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Somewhere there’s an echo of R.L. Stevenson and his patient plodding Modestine. Brian Sewell, possibly reinvented as Mr B for the purposes of the book, dashingly rescues a donkey in distress out of Peshawar’s traffic mayhem. The fact that he is part of a documentary film crew doesn’t perturb him at all—he abandons the crew blithely on a moment’s impulse, determined to
rescue the donkey from a burdened life unbefitting for a creature so young. Pavlova, as he christens her for her long legs, is barely out of foal-hood and no larger than an Alsatian.
Mr B charts out a plan to walk 20 miles a day and so cover the distance from Peshawar to London, in between retracing the footsteps of Alexander the Great, if he can. However, he is forced to revise the schedule when he is told by a pharmacist that the delicate Pavlova can cover no more than five miles and is too frail to carry his luggage.
The result is a charmingly old-fashioned tale of a man with a recognisably British white canvas umbrella who manages somehow to get himself and his donkey across various borders travelling in various kinds of transport. Of course, ultimately there isn’t much walking involved since Mr B is lucky at falling into the right company. Pavlova and the umbrella win the hearts of people, who generously link them up with vans and trucks going in the right direction or book them on trains. Though he does meet an interesting cast of drug smugglers, carpetbaggers and ambassadors and has to wash a lot of dirty linen. He also finds the ideal rug in Isfahan and a blue-tiled hammam that he plans to recreate in his home in London—when he eventually reaches it. But how he does is another tale altogether and the tiles never do materialise.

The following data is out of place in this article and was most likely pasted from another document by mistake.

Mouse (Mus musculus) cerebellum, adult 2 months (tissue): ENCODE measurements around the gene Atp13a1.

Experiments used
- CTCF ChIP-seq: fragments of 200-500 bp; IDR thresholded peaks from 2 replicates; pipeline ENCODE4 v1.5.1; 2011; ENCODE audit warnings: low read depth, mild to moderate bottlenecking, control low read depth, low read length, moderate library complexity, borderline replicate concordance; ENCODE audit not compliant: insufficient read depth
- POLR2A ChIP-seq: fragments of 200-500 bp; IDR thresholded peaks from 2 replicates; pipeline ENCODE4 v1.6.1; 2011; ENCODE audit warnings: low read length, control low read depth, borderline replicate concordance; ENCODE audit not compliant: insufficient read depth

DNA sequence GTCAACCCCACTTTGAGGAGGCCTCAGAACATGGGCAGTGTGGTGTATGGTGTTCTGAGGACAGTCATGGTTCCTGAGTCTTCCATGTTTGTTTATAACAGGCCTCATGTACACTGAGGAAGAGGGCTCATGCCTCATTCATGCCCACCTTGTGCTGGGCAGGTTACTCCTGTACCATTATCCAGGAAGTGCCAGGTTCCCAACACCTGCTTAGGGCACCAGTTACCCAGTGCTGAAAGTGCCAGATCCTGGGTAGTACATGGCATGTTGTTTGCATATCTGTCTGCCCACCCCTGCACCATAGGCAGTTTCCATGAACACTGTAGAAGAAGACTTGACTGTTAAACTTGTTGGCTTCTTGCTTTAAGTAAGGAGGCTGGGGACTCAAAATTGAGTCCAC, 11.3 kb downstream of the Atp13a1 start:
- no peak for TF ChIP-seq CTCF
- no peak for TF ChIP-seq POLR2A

Sewell’s book is a novella with delightfully quirky illustrations by Sally Ann Lasson. The White Umbrella, despite its gentle idealism, is certainly not a children’s book because many of the references will be unfamiliar to the average child and also because some of the endings are not happy. Certainly, Sewell is better known for his art criticism in England and for the 83-year-old this is new ground—however, his stated intention was to introduce children to the world around them.
The White Umbrella is designed to appeal to an audience familiar with Fortnum & Mason hampers and Coutts where the Queen banks. Even the white umbrella from James Smith & Sons—which perhaps doesn’t deserve as much attention as it gets in the title since after a while it vanishes, losing its pristine attraction. The book also has its context in a horsier Britain than the current one, a place in which a young donkey can visit a plush supermarket by capsule lift and be encouraged to do so by the owner since its presence attracts children and makes for better sales. For the fans of Beverley Nichols and the gentle world of scholar gypsies with quotes from Omar Khayyam and Shelley, however, there is contentment in store.
The White Umbrella: Carrying Pavlova from Peshawar to London by Brian Sewell
Speaking Tree, Rs 299
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